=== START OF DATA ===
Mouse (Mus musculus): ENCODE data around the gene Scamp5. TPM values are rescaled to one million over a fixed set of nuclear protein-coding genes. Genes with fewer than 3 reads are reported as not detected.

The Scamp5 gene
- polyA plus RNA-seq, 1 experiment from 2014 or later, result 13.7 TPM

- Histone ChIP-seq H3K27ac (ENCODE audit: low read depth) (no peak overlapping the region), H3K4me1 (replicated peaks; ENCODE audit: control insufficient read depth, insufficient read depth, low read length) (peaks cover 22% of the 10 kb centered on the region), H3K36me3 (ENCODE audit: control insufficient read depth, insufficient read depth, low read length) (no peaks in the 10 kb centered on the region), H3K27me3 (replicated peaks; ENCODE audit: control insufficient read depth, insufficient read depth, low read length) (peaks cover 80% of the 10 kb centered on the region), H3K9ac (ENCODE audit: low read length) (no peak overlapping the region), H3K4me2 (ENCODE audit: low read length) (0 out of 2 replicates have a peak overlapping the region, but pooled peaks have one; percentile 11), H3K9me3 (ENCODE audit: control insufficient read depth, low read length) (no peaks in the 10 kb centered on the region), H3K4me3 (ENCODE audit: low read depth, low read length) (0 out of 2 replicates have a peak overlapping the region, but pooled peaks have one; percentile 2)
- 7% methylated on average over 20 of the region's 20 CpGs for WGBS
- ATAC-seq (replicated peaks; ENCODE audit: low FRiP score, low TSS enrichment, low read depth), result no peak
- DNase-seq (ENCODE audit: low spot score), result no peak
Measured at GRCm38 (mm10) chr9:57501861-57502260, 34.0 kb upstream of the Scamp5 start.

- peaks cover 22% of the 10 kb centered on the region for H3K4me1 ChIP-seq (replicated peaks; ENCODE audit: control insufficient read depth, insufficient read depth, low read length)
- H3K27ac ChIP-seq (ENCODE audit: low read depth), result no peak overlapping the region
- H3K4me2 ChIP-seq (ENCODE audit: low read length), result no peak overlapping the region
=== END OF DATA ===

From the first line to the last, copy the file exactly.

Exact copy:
Mouse (Mus musculus): ENCODE data around the gene Scamp5. TPM values are rescaled to one million over a fixed set of nuclear protein-coding genes. Genes with fewer than 3 reads are reported as not detected.

The Scamp5 gene
- polyA plus RNA-seq, 1 experiment from 2014 or later, result 13.7 TPM

- Histone ChIP-seq H3K27ac (ENCODE audit: low read depth) (no peak overlapping the region), H3K4me1 (replicated peaks; ENCODE audit: control insufficient read depth, insufficient read depth, low read length) (peaks cover 22% of the 10 kb centered on the region), H3K36me3 (ENCODE audit: control insufficient read depth, insufficient read depth, low read length) (no peaks in the 10 kb centered on the region), H3K27me3 (replicated peaks; ENCODE audit: control insufficient read depth, insufficient read depth, low read length) (peaks cover 80% of the 10 kb centered on the region), H3K9ac (ENCODE audit: low read length) (no peak overlapping the region), H3K4me2 (ENCODE audit: low read length) (0 out of 2 replicates have a peak overlapping the region, but pooled peaks have one; percentile 11), H3K9me3 (ENCODE audit: control insufficient read depth, low read length) (no peaks in the 10 kb centered on the region), H3K4me3 (ENCODE audit: low read depth, low read length) (0 out of 2 replicates have a peak overlapping the region, but pooled peaks have one; percentile 2)
- 7% methylated on average over 20 of the region's 20 CpGs for WGBS
- ATAC-seq (replicated peaks; ENCODE audit: low FRiP score, low TSS enrichment, low read depth), result no peak
- DNase-seq (ENCODE audit: low spot score), result no peak
Measured at GRCm38 (mm10) chr9:57501861-57502260, 34.0 kb upstream of the Scamp5 start.

- peaks cover 22% of the 10 kb centered on the region for H3K4me1 ChIP-seq (replicated peaks; ENCODE audit: control insufficient read depth, insufficient read depth, low read length)
- H3K27ac ChIP-seq (ENCODE audit: low read depth), result no peak overlapping the region
- H3K4me2 ChIP-seq (ENCODE audit: low read length), result no peak overlapping the region